Sir; The FUW shares your concern over the government’s traffic light labelling proposals.
The Grocer is right to highlight the fact that dairy products and bacon are likely to be demonised in the eyes of the consumer when a red ‘danger’ label is slapped on them.
Dairy products provide calcium and vitamins that are vital, especially for growing children. But this message will be lost on people faced with red stickers. It’s time the government stopped the spin and engaged in a constructive debate with the industry about healthy eating. Knee-jerk reactions do more harm than good.
It is abundantly clear that the majority of consumers are confused by the myriad health messages they receive. They are consequently not able to put together a healthy balanced diet and lifestyle that can be maintained long-term in a hectic lifestyle.
Government, food industry and other influential opinion-makers must educate consumers to understand the fundamental framework of a healthy lifestyle.
Specific health messages should be positioned within this framework, for example the damage caused by excessive sugar and fat consumption.
It may upset the confectionery and fast food industries but UK consumers need to be more active in controlling these. This will take much effort and co-operation from vested interests everywhere. The lead must come from government, but not in the form of legislation which will add to consumer confusion.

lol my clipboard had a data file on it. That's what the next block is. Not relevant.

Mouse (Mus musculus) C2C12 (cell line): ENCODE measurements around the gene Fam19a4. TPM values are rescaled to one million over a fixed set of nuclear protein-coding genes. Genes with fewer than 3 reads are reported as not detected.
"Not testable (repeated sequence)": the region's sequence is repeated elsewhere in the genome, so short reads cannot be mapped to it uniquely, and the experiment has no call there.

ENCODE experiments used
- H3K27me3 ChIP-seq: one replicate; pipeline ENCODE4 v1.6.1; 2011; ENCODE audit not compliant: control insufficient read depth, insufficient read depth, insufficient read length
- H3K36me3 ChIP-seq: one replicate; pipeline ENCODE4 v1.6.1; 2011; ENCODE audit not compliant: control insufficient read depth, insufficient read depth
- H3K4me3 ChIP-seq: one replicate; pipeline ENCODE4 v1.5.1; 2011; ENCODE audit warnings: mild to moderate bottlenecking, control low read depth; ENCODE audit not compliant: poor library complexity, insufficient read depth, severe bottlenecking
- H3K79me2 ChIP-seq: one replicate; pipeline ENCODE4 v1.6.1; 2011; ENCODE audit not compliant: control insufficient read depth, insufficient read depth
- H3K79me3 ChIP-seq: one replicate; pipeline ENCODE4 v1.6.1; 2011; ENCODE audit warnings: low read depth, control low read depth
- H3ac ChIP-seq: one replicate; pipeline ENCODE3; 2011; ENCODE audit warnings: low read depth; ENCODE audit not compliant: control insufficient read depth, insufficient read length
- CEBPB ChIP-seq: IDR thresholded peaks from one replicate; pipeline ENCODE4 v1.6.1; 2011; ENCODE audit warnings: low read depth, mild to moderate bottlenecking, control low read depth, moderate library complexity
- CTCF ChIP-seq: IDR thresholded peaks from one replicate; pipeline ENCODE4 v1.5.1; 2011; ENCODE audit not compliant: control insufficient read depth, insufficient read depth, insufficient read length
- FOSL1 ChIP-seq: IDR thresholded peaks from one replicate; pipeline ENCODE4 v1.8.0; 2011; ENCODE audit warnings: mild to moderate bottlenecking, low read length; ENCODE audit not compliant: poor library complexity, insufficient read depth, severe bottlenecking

Would you ask a weather expert to design a new car? Then why are politicians being asked about re-designing foods? If the government was to attack this issue without working with the food industry, they could take us back 20 or 30 years in product development. We are already behind many EU countries with our healthy/functional foods and drinks, it would be a shame if this happened with most of our other categories.
If you want to initiate a sensible debate, why not start with a sensible campaign with clear objectives, or targeted at key policies. Do you have a labelling solution you want to be implemented? Perhaps reporting lines between the FSA/Department of Health should be clarified?
This Junk the Spin (do you also speak proper English?) campaign is not solid, particularly as it is mostly the media that has been whipping up a frenzy over food. Take the Cadbury Get Active campaign, supported by the government until the Food Commission got hold of it. Obesity needs to be tackled to save NHS costs long term. And that is government’s responsibility, Tory or Labour.